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The effect of foam surface properties on postural stability assessment while standing.

Patel, Mitesh LU ; Fransson, P A; Lush, D and Gomez, S (2008) In Gait & Posture 28. p.649-656
Abstract
A common assessment of postural control often involves subjects standing on a compliant surface, such as a foam block, to make balance tests more challenging. However, the physical properties of the foam block used by different researchers can vary considerably. The objective of this study was to provide an initial approach for investigating whether two of the foam properties, i.e. density and elastic modulus, influenced recorded anteroposterior and lateral torque variance with eyes open and eyes closed. Thirty healthy adults (mean age 22.5 years) were assessed with posturography using three different types of foam block placed on a force platform. These blocks were categorised: firm foam, medium foam and soft foam by their elastic... (More)
A common assessment of postural control often involves subjects standing on a compliant surface, such as a foam block, to make balance tests more challenging. However, the physical properties of the foam block used by different researchers can vary considerably. The objective of this study was to provide an initial approach for investigating whether two of the foam properties, i.e. density and elastic modulus, influenced recorded anteroposterior and lateral torque variance with eyes open and eyes closed. Thirty healthy adults (mean age 22.5 years) were assessed with posturography using three different types of foam block placed on a force platform. These blocks were categorised: firm foam, medium foam and soft foam by their elastic modulus. To investigate the spectral characteristics of recorded body movements, variance values were calculated for total movements, movements <0.1Hz and movements >0.1Hz. Results showed that anteroposterior and lateral torque variances >0.1Hz were larger when standing on the firm foam compared with medium and soft foam and in turn were larger on the medium foam compared with the soft foam with eyes closed. Moreover, GLM and correlation analysis demonstrated that the properties of the foam blocks affected anteroposterior torque variance >0.1Hz and lateral torque variance in all frequency ranges. In addition, the stabilising effect of vision in the anteroposterior direction had a greater influence when the subjects' stability was increasingly challenged by the support surface, as illustrated by the higher torque variance values. In conclusion, caution should be taken when analysing balance deficits with foam test setups, because the foam properties may influence the recorded body movements. (Less)
Please use this url to cite or link to this publication:
author
organization
publishing date
type
Contribution to journal
publication status
published
subject
in
Gait & Posture
volume
28
pages
649 - 656
publisher
Elsevier
external identifiers
  • WOS:000260283700018
  • PMID:18602829
  • Scopus:52049125948
ISSN
1879-2219
DOI
10.1016/j.gaitpost.2008.04.018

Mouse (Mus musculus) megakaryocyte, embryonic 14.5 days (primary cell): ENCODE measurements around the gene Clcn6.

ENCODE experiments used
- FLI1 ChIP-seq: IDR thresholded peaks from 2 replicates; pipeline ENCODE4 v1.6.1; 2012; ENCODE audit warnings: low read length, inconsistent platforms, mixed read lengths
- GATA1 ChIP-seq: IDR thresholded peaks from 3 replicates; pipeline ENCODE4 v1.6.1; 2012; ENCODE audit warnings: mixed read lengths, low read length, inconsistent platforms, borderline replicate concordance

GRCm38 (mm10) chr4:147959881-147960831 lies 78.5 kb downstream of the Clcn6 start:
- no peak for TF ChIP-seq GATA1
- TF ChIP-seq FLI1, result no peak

language
English
LU publication?
yes
id
31c01125-b05e-4255-94aa-3de3ca707ee6 (old id 1181531)
alternative location
http://www.ncbi.nlm.nih.gov/pubmed/18602829?dopt=Abstract
date added to LUP
2008-08-06 11:47:05
date last changed
2016-10-30 04:37:29
@misc{31c01125-b05e-4255-94aa-3de3ca707ee6,
  abstract     = {A common assessment of postural control often involves subjects standing on a compliant surface, such as a foam block, to make balance tests more challenging. However, the physical properties of the foam block used by different researchers can vary considerably. The objective of this study was to provide an initial approach for investigating whether two of the foam properties, i.e. density and elastic modulus, influenced recorded anteroposterior and lateral torque variance with eyes open and eyes closed. Thirty healthy adults (mean age 22.5 years) were assessed with posturography using three different types of foam block placed on a force platform. These blocks were categorised: firm foam, medium foam and soft foam by their elastic modulus. To investigate the spectral characteristics of recorded body movements, variance values were calculated for total movements, movements &lt;0.1Hz and movements &gt;0.1Hz. Results showed that anteroposterior and lateral torque variances &gt;0.1Hz were larger when standing on the firm foam compared with medium and soft foam and in turn were larger on the medium foam compared with the soft foam with eyes closed. Moreover, GLM and correlation analysis demonstrated that the properties of the foam blocks affected anteroposterior torque variance &gt;0.1Hz and lateral torque variance in all frequency ranges. In addition, the stabilising effect of vision in the anteroposterior direction had a greater influence when the subjects' stability was increasingly challenged by the support surface, as illustrated by the higher torque variance values. In conclusion, caution should be taken when analysing balance deficits with foam test setups, because the foam properties may influence the recorded body movements.},
  author       = {Patel, Mitesh and Fransson, P A and Lush, D and Gomez, S},
  issn         = {1879-2219},
  language     = {eng},
  pages        = {649--656},
  publisher    = {ARRAY(0x99b1b50)},
  series       = {Gait & Posture},
  title        = {The effect of foam surface properties on postural stability assessment while standing.},
  url          = {http://dx.doi.org/10.1016/j.gaitpost.2008.04.018},
  volume       = {28},
  year         = {2008},
}